22-year-old Canberra entrepreneur wins Richard Branson Q&A spot

A 22-year-old entrepreneur will sit alongside Sir Richard Branson at a major University of Queensland Business School event next week, after winning a competition on LinkedIn.

 

Mick Spencer, sole founder of Canberra-based business OnTheGo, will sit on a five-person panel headlined by Branson at NEXT? The Future of Business Q&A at UQ Business School on May 9.

 

Up to 1500 people are expected to attend this event, including government representatives and UQ Business School alumni. The panel will discuss the future of global business.

 

Joining Branson and Spencer on the panel is Chris Cameron, co-owner of Rockcote Enterprises, futurist Tim Longhurst and UQ Business School dean Professor Andrew Griffiths.

 

Spencer secured his spot after winning a competition on LinkedIn, which asked entrants to write a 25-word submission outlining why they should be selected as the fifth panel member.

 

Spencer, who is currently in China, said in a statement he “always knew” he would meet Branson.

 

“It’s been a longstanding gut feeling but I never in my wildest dreams thought it would be on stage with him in front of 1500 people at a professional event answering questions about the future of business,” he said.

 

Spencer’s business, founded in late 2009, sells custom-branded sports gear to businesses and teams around Australia, but is also expanding into Asia and the United States.

 

“I started my business in my parents’ shed three years ago with $150 in my back pocket,” Spencer said.

 

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“Since then it has grown by 300% and we have just secured a significant number of national clients.”

 

OnTheGo general manager Oliver Forrester, who is also 22, says Branson has been a massive inspiration for Spencer, so winning a spot on the panel is a major coup.

 

“He’s hoping to get an understanding of what Sir Richard Branson thinks about business going into the Asian Century and talking more about the role technology will play in assisting businesses, especially in assisting ours,” Forrester told StartupSmart.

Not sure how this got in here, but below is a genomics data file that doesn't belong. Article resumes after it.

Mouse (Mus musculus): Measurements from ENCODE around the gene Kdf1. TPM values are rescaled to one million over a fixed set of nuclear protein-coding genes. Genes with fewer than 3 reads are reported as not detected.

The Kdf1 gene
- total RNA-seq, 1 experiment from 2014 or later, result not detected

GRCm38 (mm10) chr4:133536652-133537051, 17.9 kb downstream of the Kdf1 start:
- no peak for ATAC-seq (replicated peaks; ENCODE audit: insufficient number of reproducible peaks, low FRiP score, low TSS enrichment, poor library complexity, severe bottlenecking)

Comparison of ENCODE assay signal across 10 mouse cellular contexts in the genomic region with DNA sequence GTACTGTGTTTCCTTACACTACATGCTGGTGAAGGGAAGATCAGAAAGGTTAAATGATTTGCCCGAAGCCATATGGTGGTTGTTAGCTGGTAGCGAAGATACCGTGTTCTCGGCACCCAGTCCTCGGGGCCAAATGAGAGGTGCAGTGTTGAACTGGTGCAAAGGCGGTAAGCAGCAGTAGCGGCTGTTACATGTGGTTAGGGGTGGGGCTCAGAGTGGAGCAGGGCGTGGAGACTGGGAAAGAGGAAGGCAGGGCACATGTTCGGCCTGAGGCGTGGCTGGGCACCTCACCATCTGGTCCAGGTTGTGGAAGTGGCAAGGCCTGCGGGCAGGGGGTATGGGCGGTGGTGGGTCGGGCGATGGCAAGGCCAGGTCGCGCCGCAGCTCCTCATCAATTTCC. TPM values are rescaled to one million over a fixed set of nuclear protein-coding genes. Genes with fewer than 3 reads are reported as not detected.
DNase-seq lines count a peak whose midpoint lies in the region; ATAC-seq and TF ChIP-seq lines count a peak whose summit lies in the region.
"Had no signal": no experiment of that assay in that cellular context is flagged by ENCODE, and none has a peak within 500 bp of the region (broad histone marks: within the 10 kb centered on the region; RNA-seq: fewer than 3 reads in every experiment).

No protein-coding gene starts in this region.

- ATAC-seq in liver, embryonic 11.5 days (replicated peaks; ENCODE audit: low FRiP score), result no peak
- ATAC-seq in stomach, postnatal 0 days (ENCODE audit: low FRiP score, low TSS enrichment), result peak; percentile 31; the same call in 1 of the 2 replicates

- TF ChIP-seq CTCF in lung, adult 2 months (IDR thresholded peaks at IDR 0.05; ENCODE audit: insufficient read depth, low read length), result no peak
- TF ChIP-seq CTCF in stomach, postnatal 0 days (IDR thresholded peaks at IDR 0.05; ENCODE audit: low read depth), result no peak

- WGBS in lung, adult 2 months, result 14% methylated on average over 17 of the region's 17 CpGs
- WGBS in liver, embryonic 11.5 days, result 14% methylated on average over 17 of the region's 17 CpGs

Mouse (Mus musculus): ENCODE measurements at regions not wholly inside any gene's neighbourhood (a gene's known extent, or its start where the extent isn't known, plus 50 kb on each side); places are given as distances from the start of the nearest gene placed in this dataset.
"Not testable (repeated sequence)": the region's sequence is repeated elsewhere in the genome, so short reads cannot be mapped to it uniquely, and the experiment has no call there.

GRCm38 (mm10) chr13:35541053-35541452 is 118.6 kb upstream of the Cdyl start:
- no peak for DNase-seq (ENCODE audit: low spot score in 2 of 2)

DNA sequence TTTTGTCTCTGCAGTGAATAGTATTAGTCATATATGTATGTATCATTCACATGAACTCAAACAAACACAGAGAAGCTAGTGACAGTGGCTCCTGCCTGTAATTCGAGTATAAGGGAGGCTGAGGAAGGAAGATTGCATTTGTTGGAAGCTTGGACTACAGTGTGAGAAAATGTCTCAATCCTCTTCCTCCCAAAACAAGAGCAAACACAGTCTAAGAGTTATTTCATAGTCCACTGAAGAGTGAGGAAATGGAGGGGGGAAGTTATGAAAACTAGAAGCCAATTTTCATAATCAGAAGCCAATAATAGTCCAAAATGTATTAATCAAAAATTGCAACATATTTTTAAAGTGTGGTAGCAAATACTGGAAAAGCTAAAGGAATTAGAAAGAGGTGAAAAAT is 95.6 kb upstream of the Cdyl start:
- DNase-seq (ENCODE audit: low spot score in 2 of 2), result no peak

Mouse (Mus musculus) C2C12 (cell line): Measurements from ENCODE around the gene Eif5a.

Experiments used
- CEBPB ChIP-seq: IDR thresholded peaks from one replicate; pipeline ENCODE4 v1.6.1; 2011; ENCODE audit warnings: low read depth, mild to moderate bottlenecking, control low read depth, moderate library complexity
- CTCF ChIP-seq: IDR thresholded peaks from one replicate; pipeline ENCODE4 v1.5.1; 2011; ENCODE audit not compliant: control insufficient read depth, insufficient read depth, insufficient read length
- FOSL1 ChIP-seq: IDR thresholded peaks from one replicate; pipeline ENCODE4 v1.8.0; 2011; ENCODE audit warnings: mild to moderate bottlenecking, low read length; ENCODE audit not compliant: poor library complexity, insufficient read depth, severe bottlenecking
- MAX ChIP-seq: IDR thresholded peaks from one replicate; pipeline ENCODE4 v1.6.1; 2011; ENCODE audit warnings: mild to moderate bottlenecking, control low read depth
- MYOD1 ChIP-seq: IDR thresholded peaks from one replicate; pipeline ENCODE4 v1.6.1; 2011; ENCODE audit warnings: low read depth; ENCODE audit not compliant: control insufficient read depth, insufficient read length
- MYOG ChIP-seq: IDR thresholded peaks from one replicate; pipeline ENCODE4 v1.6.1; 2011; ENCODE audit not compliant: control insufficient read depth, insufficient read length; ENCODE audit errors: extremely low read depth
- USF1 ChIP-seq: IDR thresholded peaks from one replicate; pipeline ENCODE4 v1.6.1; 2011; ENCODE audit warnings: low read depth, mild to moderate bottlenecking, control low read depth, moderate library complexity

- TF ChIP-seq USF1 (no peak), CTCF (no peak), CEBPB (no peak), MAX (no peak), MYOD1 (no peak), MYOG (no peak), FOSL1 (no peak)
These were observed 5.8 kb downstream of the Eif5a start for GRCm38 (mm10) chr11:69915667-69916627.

“Currently in Australia we’ve got about eight people working for us… We have about 10 in China and then the main factory we work with has about 40.

 

“Mick is the 100% owner of the business – there has never been a cash investment. Initially, he had $150 in his bank account. With that $150 he registered the business, which cost $149.

 

“From there, he found his first client, got a deposit and went from there.”

 

According to Forrester, the business recently hit $1 million in revenue. And while it has ambitious growth plans, Forrester says there are no immediate plans to raise capital.

 

“We would prefer to maintain 100% control of the business, but we do realise you don’t always have that option, and you do have to make that leap and get investment,” Forrester says.

 

“It’s not just about having massive dollars in the bank. It’s about having the whole cycle of life, as clichéd as that sounds, [embedded in your business].

 

“We’ve partnered with a couple of our freight companies and every time we have excess stock or occasionally a bad run, we box all of that up and send it to villages in Fiji. We send about four massive carton loads a month.”

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